From: Don’t Blame Us If You Waste Your Day With This Neural Network Drawing Tool
To demonstrate how machine learning works, one Dutch radio station has trained a neural network on hundreds of drawings and images of one of its reporters. When you draw a face, the program translates your sketch into what’s supposed to be a photorealistic image, based on its database of drawings of reporter Lara Rense. But the results are generally horrifying, mixing fleshy shapes with dark hair to create monstrous images that resemble a distorted human face.
This approach could be used for a lot of different things. One of them could be creating highly sophisticated artworks through AI with just a very simple sketch provided by humans.
From: Google’s AI Proves That Your Drawings Look Like Everyone Else’s
In November 2016, Google released a cute little game called Quick, Draw! on its AI Experiments website, where it showcases fun or unusual AI experiments for consumers. Quick, Draw! challenged you to draw–in 20 seconds or less–items ranging from tennis rackets and wine glasses to yoga and the Mona Lisa, all for the purpose of advancing machine learning research.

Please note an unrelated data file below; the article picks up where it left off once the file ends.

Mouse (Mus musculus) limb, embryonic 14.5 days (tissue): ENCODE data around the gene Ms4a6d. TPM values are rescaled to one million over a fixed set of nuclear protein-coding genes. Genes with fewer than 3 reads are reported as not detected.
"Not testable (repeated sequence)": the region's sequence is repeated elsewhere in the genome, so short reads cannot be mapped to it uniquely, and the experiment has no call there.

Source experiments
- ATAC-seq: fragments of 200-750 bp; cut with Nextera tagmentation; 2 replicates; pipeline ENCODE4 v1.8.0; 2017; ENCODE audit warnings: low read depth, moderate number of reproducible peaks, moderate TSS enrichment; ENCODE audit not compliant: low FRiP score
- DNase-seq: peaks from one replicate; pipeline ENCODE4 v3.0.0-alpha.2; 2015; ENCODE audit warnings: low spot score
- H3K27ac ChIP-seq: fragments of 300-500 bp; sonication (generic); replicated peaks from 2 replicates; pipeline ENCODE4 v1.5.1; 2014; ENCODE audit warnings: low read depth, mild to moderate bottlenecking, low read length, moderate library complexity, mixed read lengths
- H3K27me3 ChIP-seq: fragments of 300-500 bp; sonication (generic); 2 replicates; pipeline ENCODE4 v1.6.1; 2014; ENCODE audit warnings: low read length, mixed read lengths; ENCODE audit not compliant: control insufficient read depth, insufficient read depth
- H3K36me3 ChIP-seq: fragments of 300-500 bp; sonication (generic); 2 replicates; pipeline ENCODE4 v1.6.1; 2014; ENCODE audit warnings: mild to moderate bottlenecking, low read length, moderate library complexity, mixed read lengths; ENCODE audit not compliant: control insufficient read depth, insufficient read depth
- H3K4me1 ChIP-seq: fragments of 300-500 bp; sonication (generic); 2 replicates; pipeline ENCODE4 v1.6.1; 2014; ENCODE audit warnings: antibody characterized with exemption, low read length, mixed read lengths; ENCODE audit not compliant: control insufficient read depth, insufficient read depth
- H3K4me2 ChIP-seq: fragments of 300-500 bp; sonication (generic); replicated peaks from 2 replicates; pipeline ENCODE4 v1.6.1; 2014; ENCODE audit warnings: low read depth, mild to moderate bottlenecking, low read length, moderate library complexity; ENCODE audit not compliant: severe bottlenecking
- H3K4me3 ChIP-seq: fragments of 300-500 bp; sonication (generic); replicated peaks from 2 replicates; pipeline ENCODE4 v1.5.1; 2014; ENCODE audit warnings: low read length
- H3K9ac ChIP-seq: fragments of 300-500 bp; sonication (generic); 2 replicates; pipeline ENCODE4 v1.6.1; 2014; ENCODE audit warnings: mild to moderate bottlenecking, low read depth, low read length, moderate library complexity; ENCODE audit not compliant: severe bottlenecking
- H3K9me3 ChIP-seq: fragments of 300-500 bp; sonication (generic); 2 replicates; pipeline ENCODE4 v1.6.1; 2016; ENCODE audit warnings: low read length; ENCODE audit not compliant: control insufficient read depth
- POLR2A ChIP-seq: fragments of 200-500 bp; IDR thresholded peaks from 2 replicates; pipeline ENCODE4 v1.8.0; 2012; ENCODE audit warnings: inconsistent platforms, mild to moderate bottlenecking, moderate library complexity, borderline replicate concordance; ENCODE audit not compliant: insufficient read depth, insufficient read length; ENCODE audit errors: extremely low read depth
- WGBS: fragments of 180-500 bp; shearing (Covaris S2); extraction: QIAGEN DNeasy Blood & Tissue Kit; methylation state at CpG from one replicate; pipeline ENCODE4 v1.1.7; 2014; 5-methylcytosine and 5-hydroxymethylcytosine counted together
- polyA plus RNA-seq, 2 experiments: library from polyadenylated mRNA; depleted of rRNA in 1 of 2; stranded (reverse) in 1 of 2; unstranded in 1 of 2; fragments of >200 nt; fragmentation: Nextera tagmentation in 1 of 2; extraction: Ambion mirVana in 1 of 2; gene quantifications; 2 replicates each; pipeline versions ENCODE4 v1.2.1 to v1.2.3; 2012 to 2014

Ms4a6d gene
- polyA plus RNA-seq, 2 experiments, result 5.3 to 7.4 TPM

Since then, 15 million people have generated 50 million drawings–what Google is calling “the world’s largest doodling data set”–that are now available for researchers, artists, and designers to use in training algorithms to do things like distinguish a scribble of a boomerang from a doodle of an elbow.
…certain objects seem to share certain unalienable details.
An image of an old-fashioned, antennaed TV is far more visually dynamic and easier to understand than a drawing of the flat, nondescript boxes that serve as televisions in many households today.
Maybe machine learning algorithms will only learn to recognize drawings of 1950s televisions as a result.
If AIs learn from us, and the large majority of us represent ideas in the same way, what will happen to creativity when AI will start drawing?
From Aiva is the first AI to Officially be Recognised as a Composer
Founded in 2016 by Pierre Barreau, Denis Shtefan, Arnaud Decker, and Vincent Barreau, Aiva Technologies is one of the leading startups in this field and their music composing AI, called Aiva (Artificial Intelligence Virtual Artist), has been officially recognised by SACEM, France and Luxembourg authors’ right society, as a composer.
This means it can now release music under its own name, and Aiva is the first AI ever to be given this status. It marks an important milestone in the progression of AI in areas deemed too emotionally driven for algorithms to comprehend.a
Aiva compositions are on SoundCloud. Incredible.